Nearly 1000 years ago, a star went super nova in the region of the Bull’s Horns, in Taurus, and this week, the waxing crescent Moon will sweep over the very spot, opening the door on a fascinating bit of cultural and scientific history.
The star at the tip of the Bull’s southern horn is known as Zeta Tauri and it was in this region of sky, in 1054 AD, that a super nova exploded into view. The explosion was so bright that it could be seen in broad daylight for several weeks, and then by night for many months afterward.
The super nova was recorded by Chinese astronomers of the time, and it’s speculated that it was this same mystery in the sky that was painted in the Chaco Canyon caves by the Anasazi people of the American southwest.
Seven hundred years later, while he was hunting for comets, French astronomer Charles Messier came upon the remnants of this super nova, but without a way to define what he was seeing, he simply recorded it as the first object in what would later become his famous catalogue.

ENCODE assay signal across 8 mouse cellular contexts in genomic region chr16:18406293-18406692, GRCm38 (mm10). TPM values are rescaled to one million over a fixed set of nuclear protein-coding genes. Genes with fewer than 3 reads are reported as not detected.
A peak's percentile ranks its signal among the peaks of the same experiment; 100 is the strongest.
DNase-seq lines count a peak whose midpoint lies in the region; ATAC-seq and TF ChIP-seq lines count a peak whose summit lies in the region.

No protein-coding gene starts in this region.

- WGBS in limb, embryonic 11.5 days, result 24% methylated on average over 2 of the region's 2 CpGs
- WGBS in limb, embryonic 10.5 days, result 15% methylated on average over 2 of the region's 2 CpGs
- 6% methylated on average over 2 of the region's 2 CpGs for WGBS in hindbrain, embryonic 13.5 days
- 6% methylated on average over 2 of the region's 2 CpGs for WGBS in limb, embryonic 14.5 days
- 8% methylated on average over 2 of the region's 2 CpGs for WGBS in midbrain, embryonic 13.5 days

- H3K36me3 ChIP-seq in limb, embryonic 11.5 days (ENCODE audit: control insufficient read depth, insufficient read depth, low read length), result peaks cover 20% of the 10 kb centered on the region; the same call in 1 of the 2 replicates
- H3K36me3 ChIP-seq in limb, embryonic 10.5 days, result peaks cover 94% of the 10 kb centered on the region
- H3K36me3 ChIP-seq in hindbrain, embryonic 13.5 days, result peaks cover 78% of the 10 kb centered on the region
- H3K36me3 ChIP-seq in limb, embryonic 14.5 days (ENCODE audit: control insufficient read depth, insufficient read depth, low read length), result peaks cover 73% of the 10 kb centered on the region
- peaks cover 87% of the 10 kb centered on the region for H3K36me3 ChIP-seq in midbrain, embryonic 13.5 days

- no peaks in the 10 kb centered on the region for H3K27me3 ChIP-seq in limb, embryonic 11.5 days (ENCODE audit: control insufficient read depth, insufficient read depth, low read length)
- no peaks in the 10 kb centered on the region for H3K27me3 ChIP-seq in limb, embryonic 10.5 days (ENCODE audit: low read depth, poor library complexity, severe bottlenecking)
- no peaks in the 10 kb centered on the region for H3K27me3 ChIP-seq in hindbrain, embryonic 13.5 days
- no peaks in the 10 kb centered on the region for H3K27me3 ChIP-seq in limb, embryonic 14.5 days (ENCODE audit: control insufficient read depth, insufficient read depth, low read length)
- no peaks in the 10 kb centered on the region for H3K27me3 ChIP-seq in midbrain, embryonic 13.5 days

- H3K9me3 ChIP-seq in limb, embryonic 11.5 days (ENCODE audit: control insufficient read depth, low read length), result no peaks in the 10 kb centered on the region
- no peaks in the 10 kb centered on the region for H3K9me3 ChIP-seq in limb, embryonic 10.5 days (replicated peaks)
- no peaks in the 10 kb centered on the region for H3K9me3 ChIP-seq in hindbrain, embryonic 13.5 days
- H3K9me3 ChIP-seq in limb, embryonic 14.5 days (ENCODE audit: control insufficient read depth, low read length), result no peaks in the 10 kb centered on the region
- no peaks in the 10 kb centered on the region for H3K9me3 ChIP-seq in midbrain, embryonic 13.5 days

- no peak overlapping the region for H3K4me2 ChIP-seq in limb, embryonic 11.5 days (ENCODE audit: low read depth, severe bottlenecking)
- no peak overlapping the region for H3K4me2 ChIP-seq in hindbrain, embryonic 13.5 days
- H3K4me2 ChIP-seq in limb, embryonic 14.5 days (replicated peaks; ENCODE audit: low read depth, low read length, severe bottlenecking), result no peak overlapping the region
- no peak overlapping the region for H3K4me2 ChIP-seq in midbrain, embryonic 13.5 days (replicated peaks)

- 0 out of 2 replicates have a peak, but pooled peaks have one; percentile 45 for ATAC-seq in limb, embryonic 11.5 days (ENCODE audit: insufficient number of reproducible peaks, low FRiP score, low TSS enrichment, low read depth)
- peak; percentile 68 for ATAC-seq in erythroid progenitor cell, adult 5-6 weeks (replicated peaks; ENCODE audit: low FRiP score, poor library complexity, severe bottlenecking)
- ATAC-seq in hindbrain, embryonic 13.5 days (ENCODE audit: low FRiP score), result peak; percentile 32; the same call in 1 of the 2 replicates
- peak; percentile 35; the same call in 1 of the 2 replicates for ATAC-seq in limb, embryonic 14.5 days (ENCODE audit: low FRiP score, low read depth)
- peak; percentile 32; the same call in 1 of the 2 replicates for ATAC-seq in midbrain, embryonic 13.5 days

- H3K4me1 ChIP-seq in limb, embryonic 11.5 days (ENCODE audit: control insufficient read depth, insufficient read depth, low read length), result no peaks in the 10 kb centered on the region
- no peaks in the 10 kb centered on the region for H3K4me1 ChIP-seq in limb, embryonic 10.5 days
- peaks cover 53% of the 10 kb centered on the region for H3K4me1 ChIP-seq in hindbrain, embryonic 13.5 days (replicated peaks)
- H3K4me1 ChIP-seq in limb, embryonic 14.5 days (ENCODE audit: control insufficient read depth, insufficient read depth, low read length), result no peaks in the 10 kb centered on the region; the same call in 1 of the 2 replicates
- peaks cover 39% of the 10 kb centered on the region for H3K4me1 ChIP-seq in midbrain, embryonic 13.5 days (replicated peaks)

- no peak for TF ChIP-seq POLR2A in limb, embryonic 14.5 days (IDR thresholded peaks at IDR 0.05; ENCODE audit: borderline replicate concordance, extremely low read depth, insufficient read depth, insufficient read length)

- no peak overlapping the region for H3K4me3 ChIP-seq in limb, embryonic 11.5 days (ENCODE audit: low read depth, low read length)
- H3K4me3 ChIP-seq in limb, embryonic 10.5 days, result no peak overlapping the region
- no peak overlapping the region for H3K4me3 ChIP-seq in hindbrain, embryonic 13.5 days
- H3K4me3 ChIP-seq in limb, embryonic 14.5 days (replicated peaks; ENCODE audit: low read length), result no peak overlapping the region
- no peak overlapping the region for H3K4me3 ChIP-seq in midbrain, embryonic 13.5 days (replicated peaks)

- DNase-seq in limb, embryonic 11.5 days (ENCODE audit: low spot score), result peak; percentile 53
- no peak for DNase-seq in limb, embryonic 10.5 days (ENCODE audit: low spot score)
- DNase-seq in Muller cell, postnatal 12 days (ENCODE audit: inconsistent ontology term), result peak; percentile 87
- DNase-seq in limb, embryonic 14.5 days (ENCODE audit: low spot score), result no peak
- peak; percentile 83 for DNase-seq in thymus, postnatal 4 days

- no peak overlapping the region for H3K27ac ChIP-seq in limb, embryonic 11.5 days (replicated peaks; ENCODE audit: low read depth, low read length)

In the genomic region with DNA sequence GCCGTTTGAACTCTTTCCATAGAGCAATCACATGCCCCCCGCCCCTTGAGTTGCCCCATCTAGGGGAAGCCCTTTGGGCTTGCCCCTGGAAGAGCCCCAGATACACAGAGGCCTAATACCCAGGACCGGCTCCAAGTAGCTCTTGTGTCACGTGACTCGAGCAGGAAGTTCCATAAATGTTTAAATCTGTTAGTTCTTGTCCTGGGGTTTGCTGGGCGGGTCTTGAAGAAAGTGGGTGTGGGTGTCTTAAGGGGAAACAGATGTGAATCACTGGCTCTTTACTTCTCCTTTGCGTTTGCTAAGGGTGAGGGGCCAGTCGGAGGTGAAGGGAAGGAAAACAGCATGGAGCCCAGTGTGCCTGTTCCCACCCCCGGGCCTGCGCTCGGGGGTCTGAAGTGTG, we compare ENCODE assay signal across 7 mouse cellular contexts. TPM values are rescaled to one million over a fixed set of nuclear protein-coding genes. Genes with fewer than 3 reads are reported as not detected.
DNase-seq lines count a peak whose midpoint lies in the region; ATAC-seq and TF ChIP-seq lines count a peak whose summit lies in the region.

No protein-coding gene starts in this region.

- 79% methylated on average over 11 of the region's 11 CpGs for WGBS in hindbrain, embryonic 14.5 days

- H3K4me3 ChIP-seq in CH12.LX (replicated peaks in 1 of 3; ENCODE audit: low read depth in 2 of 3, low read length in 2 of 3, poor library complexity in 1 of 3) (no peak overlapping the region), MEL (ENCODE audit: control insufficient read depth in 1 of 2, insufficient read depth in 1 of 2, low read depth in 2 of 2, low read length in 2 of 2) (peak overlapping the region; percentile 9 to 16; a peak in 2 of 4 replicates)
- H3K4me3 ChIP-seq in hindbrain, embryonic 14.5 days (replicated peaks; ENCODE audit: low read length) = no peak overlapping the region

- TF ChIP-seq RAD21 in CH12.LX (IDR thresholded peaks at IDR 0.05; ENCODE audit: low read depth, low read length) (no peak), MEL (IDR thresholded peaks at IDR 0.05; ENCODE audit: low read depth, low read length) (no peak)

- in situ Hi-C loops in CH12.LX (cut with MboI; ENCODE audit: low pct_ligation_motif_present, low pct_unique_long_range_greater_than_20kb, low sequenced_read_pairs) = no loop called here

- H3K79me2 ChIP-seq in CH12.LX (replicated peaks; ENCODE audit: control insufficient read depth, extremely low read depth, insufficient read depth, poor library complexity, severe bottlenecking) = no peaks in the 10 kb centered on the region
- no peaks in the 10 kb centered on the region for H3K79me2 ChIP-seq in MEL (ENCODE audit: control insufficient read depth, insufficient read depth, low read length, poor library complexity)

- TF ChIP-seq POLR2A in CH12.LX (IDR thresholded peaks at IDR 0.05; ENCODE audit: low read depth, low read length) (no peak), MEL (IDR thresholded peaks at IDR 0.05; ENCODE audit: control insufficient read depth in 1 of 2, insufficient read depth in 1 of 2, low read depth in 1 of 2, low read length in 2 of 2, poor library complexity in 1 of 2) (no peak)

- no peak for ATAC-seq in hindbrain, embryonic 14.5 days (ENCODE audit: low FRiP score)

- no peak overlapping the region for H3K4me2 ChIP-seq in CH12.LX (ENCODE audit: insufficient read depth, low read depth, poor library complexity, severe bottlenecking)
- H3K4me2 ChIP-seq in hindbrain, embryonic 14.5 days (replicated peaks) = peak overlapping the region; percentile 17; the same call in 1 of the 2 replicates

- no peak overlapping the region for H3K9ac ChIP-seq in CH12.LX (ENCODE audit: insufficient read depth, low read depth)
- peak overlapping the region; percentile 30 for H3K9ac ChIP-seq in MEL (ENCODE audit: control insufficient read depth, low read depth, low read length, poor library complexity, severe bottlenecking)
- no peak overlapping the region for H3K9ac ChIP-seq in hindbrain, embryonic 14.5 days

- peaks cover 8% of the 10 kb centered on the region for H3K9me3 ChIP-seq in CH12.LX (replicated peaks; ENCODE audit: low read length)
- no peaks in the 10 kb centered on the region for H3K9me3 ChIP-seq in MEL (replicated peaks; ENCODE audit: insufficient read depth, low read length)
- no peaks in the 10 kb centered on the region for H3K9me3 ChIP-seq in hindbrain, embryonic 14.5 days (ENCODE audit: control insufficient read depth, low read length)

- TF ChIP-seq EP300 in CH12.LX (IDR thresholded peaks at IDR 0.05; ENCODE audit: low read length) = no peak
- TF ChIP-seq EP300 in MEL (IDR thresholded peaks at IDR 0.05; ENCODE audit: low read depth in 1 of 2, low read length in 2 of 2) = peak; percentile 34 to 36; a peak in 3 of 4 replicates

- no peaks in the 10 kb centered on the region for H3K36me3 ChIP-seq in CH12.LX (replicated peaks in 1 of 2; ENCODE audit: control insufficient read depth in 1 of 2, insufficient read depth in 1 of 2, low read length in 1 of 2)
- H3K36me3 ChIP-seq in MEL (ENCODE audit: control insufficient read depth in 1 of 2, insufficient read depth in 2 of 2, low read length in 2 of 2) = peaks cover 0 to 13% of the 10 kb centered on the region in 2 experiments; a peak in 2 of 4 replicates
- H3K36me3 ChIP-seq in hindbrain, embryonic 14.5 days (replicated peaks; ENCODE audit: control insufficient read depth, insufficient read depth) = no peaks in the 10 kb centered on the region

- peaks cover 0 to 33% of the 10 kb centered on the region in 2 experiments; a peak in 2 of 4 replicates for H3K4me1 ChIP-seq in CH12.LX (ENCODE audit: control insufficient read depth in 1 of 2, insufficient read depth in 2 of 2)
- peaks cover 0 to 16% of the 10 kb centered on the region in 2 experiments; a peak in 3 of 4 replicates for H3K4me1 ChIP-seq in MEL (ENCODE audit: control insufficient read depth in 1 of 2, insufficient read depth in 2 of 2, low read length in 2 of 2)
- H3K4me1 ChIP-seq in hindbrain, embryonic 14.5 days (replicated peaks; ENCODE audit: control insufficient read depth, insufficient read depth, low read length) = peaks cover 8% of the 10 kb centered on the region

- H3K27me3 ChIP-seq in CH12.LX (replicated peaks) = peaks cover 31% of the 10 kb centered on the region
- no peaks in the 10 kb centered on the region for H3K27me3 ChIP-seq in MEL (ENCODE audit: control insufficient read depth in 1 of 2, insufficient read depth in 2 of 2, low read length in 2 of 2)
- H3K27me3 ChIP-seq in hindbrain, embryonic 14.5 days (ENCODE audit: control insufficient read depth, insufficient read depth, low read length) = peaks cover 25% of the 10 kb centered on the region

The super nova is now known as the Crab Nebula, because of its appearance in telescopes, and it’s one of the most researched objects in the sky. Within one week of its explosion in July of 1054 the Great Schism occurred, the final separation between the Eastern Orthodox and the Roman Catholic Churches. It’s astonishing to consider what’s going on in the cultural sphere at the same time that terrific celestial phenomena are occurring, because nothing happens in a vacuum, and as Emily Dickinson wrote, the stars ‘point the way’.
Look west for the waxing crescent Moon with Zeta Tauri Tuesday night, May 7th, about an hour after sunset. Mars will be just above and right, warrior guardian, as though asking us what has resulted from this discovery and this schism through these long ages.
You can listen here to my radio segment on this week’s Moon: The Storyteller’s Night Sky on Interlochen Public Radio.